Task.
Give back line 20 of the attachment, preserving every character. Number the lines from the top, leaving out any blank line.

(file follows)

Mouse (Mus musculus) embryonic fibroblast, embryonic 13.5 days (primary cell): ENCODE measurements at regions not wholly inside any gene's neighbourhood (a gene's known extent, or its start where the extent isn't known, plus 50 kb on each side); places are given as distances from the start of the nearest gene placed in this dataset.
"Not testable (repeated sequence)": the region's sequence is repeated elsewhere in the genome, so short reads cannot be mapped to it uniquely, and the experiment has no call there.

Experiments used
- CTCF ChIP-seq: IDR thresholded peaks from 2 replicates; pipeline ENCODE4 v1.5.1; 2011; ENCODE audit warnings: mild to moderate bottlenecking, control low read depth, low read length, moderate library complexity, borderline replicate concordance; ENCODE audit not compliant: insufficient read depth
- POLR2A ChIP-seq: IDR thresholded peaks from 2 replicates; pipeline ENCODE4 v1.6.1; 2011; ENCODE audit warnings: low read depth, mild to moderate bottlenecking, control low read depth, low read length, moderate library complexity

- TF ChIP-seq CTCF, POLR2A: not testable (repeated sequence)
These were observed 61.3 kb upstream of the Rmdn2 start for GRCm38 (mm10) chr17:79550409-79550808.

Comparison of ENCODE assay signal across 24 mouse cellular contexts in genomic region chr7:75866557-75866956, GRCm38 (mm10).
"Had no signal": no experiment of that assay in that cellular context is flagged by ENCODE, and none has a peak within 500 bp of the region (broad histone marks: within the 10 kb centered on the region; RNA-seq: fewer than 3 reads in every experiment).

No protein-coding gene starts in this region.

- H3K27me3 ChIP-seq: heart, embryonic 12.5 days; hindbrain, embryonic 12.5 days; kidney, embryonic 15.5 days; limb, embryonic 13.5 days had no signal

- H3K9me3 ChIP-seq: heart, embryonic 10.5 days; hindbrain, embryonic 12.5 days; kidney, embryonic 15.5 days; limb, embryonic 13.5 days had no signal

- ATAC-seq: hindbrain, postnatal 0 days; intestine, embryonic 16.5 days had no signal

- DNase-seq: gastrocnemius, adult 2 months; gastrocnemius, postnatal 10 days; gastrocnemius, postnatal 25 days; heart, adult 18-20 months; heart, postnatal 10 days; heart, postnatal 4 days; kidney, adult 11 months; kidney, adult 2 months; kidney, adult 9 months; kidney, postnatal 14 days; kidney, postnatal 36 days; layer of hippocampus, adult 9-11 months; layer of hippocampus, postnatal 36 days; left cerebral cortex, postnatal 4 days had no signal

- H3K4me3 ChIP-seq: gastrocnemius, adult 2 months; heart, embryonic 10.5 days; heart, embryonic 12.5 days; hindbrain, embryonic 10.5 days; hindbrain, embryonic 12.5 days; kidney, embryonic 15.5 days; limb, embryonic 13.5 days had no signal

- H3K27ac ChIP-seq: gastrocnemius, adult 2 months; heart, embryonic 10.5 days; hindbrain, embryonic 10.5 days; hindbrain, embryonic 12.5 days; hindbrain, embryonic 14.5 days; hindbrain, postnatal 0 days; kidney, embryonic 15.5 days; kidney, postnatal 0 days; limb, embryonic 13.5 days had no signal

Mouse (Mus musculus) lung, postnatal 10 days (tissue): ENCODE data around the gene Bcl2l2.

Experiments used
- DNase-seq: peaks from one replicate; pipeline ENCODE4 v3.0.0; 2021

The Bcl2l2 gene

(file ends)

The Bcl2l2 gene